Sanders M. Development and evaluation of a stream temperature component within the PRMS watershed modeling program. [Internet] [Masters thesis]. Colorado School of Mines; 2014. [cited 2021 Jan 25]. Available from: http://hdl.handle.net/11124/469.

Council of Science Editors:

Sanders M. Development and evaluation of a stream temperature component within the PRMS watershed modeling program. [Masters Thesis]. Colorado School of Mines; 2014. Available from: http://hdl.handle.net/11124/469


Colorado School of Mines

26. Stumb, Morgan Elizabeth. Examination of solute transport in highly heterogeneous media at the Macrodispersion Experiment (MADE) Site, Columbus, MS.

Degree: MS(M.S.), Geology and Geological Engineering, 2013, Colorado School of Mines

 The Macrodispersion Experiment (MADE) Site in Columbus, MS was developed to examine the reliability and predictive power of macrodispersion transport theories, used to describe the… (more)

Subjects/Keywords: solute; modeling; breakthrough curve; Macrodispersion Experiment Site; heterogeneous; Groundwater flow; Transport theory; Zone of aeration; Groundwater tracers

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APA (6th Edition):

Stumb, M. E. (2013). Examination of solute transport in highly heterogeneous media at the Macrodispersion Experiment (MADE) Site, Columbus, MS. (Masters Thesis). Colorado School of Mines. Retrieved from http://hdl.handle.net/11124/79464

Chicago Manual of Style (16th Edition):

Stumb, Morgan Elizabeth. “Examination of solute transport in highly heterogeneous media at the Macrodispersion Experiment (MADE) Site, Columbus, MS.” 2013. Masters Thesis, Colorado School of Mines. Accessed January 25, 2021. http://hdl.handle.net/11124/79464.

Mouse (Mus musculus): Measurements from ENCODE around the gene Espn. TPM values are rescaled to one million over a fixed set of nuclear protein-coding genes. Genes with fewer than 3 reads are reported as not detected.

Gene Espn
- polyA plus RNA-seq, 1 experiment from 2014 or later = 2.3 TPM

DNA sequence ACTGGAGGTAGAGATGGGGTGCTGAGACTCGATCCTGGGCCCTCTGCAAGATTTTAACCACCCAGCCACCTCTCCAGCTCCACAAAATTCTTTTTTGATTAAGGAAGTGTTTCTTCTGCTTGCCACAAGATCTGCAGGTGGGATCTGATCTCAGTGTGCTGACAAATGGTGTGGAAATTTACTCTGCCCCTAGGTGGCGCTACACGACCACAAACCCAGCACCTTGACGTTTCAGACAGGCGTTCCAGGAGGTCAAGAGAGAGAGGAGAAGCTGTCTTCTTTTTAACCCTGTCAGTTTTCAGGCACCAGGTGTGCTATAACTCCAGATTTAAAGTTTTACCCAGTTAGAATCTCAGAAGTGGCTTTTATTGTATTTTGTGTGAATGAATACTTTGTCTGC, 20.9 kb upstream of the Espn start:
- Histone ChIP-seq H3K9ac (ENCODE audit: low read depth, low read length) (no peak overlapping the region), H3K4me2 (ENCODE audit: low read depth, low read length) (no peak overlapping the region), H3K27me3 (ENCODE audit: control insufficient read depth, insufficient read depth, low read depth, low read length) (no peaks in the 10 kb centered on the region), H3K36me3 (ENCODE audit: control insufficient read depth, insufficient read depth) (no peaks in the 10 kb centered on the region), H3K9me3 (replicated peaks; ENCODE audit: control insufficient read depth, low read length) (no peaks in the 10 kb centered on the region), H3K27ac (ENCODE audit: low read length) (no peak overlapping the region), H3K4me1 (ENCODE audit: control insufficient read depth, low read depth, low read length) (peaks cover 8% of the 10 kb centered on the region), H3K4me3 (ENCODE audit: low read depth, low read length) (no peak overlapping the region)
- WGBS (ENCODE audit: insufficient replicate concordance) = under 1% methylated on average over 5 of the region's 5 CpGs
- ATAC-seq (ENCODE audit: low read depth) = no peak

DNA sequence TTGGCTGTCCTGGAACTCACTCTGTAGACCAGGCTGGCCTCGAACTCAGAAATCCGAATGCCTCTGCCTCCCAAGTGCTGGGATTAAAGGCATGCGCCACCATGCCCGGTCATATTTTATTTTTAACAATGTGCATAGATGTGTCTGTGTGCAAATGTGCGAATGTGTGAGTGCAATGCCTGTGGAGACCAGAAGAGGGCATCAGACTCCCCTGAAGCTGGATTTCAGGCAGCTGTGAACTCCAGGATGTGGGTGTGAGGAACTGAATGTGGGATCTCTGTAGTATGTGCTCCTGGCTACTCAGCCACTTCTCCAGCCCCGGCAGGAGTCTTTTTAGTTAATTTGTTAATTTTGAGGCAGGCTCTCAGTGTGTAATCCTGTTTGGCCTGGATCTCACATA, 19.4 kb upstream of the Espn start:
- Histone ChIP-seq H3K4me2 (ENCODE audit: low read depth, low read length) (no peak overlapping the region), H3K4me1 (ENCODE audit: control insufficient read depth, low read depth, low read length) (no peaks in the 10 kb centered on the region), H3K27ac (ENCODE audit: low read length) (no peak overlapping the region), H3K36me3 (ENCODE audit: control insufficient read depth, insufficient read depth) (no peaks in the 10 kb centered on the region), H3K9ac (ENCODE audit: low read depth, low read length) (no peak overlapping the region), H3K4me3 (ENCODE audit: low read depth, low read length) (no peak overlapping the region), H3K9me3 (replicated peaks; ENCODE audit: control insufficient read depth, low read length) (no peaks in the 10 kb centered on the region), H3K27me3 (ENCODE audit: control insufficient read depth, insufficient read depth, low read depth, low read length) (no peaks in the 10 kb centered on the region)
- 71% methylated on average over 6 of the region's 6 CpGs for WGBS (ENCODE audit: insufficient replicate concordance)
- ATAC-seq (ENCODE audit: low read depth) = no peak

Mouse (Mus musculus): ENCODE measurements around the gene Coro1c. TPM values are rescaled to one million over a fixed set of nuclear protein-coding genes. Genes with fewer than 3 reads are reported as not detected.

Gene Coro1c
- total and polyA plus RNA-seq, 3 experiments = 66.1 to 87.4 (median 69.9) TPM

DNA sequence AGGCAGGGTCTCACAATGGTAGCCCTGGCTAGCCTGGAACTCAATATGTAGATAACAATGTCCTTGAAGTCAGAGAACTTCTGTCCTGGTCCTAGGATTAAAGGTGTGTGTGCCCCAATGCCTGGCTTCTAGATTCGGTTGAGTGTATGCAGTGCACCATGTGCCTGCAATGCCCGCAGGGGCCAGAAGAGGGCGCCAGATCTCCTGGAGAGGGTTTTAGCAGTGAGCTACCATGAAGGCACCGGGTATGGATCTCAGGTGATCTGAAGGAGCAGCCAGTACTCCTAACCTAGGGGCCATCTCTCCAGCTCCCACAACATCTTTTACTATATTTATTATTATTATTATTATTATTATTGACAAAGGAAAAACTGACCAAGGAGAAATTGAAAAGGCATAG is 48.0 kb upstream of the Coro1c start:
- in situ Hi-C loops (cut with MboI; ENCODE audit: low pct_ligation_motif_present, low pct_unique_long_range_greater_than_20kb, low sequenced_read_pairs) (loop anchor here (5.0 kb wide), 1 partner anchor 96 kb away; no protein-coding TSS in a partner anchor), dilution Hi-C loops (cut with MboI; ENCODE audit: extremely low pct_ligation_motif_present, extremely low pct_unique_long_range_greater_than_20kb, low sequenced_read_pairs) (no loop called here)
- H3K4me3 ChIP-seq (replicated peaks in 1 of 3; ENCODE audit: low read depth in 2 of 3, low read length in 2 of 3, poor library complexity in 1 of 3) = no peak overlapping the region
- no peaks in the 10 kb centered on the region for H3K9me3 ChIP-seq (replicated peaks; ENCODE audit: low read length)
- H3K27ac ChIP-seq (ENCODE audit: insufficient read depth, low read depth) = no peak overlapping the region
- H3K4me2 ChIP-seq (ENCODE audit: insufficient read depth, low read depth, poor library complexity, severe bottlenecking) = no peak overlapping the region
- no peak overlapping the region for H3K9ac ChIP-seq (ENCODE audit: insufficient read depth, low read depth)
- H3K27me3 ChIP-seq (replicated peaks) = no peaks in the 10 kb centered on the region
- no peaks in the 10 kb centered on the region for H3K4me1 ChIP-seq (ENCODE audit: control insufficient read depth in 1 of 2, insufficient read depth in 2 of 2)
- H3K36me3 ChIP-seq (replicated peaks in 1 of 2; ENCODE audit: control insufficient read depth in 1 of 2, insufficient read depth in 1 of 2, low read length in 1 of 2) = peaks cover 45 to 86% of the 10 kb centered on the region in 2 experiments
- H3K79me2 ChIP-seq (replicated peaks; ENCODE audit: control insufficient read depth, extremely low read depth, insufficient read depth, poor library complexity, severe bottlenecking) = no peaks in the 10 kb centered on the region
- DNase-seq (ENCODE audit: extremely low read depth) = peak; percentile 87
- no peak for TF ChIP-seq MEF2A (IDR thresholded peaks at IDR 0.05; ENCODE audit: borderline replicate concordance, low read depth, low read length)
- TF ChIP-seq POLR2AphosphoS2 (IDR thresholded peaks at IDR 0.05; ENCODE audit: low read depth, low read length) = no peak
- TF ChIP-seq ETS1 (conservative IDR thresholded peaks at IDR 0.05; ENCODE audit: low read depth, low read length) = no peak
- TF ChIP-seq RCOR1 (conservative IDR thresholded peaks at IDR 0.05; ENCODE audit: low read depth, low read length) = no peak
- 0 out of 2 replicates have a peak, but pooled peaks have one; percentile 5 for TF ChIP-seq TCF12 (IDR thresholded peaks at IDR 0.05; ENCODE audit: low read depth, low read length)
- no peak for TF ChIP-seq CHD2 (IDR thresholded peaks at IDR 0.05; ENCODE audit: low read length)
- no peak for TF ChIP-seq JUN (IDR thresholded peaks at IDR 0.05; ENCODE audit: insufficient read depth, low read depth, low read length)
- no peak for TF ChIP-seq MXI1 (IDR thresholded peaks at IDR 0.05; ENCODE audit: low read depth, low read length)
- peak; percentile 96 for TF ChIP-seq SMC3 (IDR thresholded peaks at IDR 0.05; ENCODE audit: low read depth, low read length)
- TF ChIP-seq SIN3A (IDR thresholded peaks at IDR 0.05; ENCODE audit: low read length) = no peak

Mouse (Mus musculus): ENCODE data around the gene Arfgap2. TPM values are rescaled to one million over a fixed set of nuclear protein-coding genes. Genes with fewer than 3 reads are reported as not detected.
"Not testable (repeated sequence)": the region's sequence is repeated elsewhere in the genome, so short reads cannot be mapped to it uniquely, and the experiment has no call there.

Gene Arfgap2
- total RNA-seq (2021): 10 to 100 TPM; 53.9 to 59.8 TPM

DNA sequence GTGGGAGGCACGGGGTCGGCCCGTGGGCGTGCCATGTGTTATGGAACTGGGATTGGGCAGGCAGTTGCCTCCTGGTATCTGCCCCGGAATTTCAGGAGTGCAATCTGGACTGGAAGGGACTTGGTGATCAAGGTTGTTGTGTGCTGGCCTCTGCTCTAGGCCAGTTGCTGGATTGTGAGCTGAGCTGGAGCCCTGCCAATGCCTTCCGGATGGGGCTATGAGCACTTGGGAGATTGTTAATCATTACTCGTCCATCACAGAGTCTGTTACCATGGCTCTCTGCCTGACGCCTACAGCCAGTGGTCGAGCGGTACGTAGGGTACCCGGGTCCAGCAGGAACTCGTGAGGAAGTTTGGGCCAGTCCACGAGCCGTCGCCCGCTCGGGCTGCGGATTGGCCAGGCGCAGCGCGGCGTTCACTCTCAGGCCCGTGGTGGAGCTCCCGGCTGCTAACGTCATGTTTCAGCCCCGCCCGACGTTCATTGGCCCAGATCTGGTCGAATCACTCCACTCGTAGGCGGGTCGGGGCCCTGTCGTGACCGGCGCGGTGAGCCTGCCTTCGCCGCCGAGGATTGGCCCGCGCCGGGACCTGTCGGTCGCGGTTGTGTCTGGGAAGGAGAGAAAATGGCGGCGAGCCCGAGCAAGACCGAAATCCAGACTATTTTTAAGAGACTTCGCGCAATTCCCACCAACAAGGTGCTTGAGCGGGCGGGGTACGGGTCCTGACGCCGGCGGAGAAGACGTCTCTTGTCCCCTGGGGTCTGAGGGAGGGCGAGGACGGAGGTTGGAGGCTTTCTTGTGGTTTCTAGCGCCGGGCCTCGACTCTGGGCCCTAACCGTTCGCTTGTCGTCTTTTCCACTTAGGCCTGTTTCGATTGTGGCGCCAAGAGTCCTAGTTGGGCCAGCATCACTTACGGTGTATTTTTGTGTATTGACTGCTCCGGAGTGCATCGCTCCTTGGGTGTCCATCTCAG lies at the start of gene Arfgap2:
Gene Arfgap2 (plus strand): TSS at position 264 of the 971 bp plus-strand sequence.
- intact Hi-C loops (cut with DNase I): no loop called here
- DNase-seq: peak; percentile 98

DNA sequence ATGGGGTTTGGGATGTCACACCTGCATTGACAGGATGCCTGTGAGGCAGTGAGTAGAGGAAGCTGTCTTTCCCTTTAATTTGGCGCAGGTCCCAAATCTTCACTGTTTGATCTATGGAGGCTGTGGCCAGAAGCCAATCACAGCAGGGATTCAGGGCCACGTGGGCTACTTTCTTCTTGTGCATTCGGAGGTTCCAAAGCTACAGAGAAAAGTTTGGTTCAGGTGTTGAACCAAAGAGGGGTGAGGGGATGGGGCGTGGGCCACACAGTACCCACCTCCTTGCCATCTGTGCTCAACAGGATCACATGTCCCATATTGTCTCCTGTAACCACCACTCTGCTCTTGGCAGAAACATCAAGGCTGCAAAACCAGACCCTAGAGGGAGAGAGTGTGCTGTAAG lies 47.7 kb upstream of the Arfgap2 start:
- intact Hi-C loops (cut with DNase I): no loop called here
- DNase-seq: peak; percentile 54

MLA Handbook (7th Edition):

Stumb, Morgan Elizabeth. “Examination of solute transport in highly heterogeneous media at the Macrodispersion Experiment (MADE) Site, Columbus, MS.” 2013. Web. 25 Jan 2021.

Vancouver:

Stumb ME. Examination of solute transport in highly heterogeneous media at the Macrodispersion Experiment (MADE) Site, Columbus, MS. [Internet] [Masters thesis]. Colorado School of Mines; 2013. [cited 2021 Jan 25]. Available from: http://hdl.handle.net/11124/79464.

Council of Science Editors:

Stumb ME. Examination of solute transport in highly heterogeneous media at the Macrodispersion Experiment (MADE) Site, Columbus, MS. [Masters Thesis]. Colorado School of Mines; 2013. Available from: http://hdl.handle.net/11124/79464